Binary, that is. On or off. up or down. yes or no. Binary is certainly a useful tool. However, when it comes to surveys, it is a most wretched and deceitful approach.
Granted, some survey questions can fit into two neat bins; yet, the typical questions—“Is the president doing a great job?” “Do you like Walmart”—do not fit nicely. Especially more complex and interesting questions such as: “Do you think the Congress is working hard enough on the economy?” (which is called a ‘loaded’ or ‘complex’ question—a logical fallacy, but that’s another blog…)
For example, I recently received an evening phone call.
The first question was, “How would you rate the president’s performance?—Good or bad?”
“Oh, no,” I thought.
“Mixed,” I replied.
“Ok, I’ll put you down as undecided,” she cheerfully answered.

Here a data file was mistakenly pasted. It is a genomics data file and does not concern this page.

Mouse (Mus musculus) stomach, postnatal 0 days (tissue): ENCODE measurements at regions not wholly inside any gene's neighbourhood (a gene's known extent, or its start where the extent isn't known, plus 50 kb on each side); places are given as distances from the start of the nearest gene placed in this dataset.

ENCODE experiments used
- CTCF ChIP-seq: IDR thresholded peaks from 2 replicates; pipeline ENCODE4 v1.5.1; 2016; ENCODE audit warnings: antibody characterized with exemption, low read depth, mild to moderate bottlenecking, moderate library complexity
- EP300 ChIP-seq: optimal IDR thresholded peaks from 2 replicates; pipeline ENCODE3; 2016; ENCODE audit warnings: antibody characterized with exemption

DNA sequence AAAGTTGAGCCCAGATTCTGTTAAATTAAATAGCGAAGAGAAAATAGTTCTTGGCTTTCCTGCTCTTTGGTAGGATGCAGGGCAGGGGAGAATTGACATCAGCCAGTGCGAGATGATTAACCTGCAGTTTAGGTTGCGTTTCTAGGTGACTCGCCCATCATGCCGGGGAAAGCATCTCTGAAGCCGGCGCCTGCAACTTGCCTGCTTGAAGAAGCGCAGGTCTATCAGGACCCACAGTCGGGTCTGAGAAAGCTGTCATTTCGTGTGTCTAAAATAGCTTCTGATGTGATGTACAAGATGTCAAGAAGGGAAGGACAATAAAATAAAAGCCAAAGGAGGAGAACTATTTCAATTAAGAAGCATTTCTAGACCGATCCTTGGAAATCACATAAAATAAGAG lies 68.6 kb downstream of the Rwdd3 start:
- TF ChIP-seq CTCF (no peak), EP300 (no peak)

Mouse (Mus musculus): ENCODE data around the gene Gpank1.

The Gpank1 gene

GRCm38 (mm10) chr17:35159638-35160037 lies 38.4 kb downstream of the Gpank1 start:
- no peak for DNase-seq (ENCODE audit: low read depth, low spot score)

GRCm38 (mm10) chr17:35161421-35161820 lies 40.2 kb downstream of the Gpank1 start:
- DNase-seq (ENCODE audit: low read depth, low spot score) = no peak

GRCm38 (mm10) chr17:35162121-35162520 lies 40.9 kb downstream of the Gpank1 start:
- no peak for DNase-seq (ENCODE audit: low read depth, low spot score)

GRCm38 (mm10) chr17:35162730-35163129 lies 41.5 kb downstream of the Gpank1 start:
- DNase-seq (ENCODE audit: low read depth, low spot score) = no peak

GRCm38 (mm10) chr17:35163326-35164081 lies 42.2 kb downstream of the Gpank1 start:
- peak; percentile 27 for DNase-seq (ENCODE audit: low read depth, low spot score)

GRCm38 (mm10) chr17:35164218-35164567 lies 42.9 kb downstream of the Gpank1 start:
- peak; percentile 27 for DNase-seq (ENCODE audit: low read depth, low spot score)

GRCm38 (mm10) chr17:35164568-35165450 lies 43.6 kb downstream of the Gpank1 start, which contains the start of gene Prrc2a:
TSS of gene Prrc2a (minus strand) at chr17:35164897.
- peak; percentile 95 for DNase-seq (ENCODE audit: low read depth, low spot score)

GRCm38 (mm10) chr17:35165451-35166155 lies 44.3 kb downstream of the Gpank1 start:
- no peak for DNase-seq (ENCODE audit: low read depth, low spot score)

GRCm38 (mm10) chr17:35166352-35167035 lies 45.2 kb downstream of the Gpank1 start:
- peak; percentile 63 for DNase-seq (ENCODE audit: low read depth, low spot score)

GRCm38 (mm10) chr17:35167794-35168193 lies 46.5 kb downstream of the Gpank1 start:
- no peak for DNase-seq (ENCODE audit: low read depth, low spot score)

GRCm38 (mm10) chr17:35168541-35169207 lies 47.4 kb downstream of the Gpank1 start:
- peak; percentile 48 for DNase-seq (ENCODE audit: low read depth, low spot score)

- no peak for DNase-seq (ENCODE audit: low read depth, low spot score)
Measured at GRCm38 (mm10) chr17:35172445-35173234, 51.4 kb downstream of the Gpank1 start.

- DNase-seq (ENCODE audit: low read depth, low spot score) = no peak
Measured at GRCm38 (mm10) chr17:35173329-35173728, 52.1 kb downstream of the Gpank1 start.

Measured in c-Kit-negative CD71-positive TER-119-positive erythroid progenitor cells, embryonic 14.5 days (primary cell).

“No, I am sorry; I said, ‘mixed’—that does not mean undecided,” I calmly replied.
“Well, we have ‘good,’ ‘bad,’ or ‘undecided,’” she gleefully replied.
“I am sorry—if this is how the questions will be pigeon-holed, then I will not answer anymore. Good night,” I calmly replied while reining my tongue in.
See? That is what I mean by deceitful. Just take those answers that are either yes or no and throw them into the ‘neutral’ bin and they fall off the radar screen.
As you can observe, I do not like binary questionnaires.
But as an engineer I like 1s and 0s. And you should too—that’s what makes your computer function. And it helps telephones as well; you know, so that they can call you with those binary questionnaires.
Enjoy your binary life.